Effect of formulation variables on oral grittiness and preferences of multiparticulate formulations in adult volunteers

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Abstract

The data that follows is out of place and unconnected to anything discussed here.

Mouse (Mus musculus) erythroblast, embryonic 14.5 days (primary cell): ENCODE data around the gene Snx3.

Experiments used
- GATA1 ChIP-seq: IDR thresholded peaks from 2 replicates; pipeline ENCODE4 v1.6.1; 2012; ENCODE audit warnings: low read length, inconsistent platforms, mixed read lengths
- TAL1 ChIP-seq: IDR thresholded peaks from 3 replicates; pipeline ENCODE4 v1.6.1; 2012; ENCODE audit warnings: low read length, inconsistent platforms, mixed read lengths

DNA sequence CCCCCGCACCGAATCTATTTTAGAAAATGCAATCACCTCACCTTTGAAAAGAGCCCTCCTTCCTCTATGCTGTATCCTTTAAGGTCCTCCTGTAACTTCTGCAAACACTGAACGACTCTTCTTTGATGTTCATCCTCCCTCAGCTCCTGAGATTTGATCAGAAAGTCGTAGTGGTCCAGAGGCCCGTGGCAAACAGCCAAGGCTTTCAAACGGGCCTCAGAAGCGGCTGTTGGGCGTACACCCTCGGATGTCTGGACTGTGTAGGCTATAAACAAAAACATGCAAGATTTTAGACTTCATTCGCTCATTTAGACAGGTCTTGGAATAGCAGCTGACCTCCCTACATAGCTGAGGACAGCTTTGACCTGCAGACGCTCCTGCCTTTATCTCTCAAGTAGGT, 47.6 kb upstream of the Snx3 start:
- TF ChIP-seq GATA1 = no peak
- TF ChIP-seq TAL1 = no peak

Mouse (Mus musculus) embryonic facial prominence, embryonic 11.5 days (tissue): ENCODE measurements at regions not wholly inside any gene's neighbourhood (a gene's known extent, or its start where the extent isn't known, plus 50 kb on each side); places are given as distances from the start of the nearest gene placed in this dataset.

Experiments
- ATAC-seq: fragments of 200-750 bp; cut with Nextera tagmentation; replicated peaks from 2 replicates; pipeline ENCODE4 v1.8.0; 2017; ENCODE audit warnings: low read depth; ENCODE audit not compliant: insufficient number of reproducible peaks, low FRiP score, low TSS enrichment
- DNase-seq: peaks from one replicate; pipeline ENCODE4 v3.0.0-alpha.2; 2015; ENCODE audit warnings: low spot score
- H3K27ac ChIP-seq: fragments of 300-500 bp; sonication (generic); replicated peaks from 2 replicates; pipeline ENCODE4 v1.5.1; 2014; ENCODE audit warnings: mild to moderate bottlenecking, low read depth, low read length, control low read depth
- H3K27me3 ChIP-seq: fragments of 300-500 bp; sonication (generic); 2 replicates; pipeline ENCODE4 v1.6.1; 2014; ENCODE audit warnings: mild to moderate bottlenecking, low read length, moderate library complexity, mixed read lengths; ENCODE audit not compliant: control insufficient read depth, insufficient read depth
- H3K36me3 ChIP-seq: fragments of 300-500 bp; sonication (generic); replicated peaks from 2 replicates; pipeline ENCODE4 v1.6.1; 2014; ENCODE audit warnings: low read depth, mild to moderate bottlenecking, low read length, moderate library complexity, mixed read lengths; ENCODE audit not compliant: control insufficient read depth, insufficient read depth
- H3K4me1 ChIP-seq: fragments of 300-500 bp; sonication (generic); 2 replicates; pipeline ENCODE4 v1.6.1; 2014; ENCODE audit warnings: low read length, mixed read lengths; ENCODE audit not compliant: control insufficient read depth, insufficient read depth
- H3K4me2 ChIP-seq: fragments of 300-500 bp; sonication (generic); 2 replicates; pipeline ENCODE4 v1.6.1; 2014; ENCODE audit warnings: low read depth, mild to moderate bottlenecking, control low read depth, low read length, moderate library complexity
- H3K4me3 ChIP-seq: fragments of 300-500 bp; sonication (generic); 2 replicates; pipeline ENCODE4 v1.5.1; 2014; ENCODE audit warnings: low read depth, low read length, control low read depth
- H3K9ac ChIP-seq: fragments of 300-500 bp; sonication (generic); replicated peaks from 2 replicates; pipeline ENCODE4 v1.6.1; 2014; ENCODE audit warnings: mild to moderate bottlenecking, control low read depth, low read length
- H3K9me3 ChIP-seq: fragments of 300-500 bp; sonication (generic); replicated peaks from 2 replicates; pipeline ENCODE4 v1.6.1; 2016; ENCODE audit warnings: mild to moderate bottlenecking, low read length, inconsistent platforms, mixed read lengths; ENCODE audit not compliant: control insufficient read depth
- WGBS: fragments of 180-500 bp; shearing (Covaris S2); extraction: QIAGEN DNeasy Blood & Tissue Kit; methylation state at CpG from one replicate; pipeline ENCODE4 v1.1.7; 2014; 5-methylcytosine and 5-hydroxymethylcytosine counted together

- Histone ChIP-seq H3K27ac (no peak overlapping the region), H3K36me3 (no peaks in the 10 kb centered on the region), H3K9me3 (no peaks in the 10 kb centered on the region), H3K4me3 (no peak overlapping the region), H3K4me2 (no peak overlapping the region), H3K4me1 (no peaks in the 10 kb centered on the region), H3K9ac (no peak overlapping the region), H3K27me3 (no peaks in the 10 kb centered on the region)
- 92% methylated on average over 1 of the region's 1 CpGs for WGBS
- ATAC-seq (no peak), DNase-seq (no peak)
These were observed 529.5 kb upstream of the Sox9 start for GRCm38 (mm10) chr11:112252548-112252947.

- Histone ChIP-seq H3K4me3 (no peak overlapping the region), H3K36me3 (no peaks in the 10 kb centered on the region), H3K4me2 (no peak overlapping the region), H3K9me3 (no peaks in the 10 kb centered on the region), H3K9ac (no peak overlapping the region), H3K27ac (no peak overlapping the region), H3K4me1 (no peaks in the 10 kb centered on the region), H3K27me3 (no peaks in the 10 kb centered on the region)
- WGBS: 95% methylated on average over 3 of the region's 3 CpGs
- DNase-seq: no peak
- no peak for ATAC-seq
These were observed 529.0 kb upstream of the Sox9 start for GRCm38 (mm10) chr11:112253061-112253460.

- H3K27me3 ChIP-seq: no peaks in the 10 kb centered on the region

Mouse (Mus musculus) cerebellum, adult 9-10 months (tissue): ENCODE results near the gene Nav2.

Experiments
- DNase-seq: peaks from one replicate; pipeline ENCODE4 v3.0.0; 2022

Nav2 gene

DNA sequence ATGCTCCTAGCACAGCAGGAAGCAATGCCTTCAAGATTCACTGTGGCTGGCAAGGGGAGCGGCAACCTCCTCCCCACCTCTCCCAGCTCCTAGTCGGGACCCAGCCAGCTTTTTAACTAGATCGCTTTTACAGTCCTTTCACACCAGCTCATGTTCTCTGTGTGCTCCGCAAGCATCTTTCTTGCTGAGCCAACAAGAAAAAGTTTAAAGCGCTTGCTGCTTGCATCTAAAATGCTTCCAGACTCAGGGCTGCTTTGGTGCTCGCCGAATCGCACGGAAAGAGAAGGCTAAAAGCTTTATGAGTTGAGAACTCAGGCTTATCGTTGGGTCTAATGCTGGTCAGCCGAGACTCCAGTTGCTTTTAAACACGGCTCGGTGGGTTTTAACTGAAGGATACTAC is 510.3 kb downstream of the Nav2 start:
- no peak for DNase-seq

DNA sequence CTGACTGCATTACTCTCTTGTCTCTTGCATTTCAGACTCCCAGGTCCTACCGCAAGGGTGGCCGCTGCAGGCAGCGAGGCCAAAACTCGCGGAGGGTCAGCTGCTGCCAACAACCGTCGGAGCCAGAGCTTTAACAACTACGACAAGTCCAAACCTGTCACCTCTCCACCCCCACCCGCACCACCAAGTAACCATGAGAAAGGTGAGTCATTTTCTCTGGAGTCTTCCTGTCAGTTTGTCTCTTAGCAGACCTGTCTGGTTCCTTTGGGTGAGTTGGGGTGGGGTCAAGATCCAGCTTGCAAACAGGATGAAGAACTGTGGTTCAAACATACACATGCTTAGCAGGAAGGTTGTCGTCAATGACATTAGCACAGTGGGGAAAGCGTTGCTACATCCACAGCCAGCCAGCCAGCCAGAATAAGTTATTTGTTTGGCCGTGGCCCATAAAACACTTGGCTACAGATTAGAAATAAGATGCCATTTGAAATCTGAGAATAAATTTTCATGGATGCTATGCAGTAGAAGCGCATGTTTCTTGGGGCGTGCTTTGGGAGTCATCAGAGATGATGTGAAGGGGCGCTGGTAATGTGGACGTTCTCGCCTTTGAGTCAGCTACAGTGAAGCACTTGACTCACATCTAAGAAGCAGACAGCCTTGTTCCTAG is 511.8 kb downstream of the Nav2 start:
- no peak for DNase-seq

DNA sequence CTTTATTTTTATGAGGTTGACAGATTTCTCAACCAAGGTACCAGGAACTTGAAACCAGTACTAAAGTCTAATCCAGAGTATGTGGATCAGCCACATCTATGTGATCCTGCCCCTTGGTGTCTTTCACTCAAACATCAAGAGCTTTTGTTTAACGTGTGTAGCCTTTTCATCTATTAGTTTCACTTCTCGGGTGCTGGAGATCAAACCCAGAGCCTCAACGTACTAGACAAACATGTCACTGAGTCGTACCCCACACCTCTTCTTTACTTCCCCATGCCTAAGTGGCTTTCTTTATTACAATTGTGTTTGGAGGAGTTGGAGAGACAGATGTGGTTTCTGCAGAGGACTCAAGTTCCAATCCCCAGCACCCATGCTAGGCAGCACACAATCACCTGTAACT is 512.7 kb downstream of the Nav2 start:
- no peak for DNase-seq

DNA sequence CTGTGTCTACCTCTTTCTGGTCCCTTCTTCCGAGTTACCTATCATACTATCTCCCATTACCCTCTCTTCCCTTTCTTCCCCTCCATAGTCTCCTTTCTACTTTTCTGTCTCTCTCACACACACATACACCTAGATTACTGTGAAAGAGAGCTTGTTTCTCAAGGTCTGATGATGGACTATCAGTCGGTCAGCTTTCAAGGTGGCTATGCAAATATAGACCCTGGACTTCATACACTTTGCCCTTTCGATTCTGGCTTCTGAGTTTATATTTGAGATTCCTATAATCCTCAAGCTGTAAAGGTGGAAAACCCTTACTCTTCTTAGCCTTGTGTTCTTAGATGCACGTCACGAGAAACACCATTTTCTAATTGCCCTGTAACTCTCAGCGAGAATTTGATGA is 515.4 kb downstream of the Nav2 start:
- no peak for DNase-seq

Multiparticulate formulations are composed of multiple solid dosage units which can be administered directly to the mouth or sprinkled on food. Oral grittiness (i.e. rough mouthfeel) may arise from the presence of particles in the mouth, limiting palatability. In this work, multiparticulate formulations were prepared by dispersion of spherical granules into orange flavoured vehicles thickened with hypromellose (HPMC) at different viscosities in order to assess oral perception of grittiness by a panel of thirty adults through direct scaling on a 100 mm visual analogue scale. The effect of formulation factors such as particle size (90, 127, 263 μm), amount of particles per 10 ml (0.25, 0.50, 1.00 g) and viscosity of the vehicle (0.08, 0.43, 2.80 Pas) were investigated. Grittiness was increasingly perceived with increasing amount and size of particles. Increasing viscosity of the administration media had a masking effect on the perception of particles. Less gritty samples were generally regarded as ‘more pleasant’ by the participants of the study. However, samples dispersed in thickened vehicles seemed to be less preferred despite being less gritty; which could be ascribed to an unpleasant mouthfeel of the vehicle. In the design of multiparticulate formulations acceptable for a targeted patient group all these formulation factors will need to be considered and optimised.

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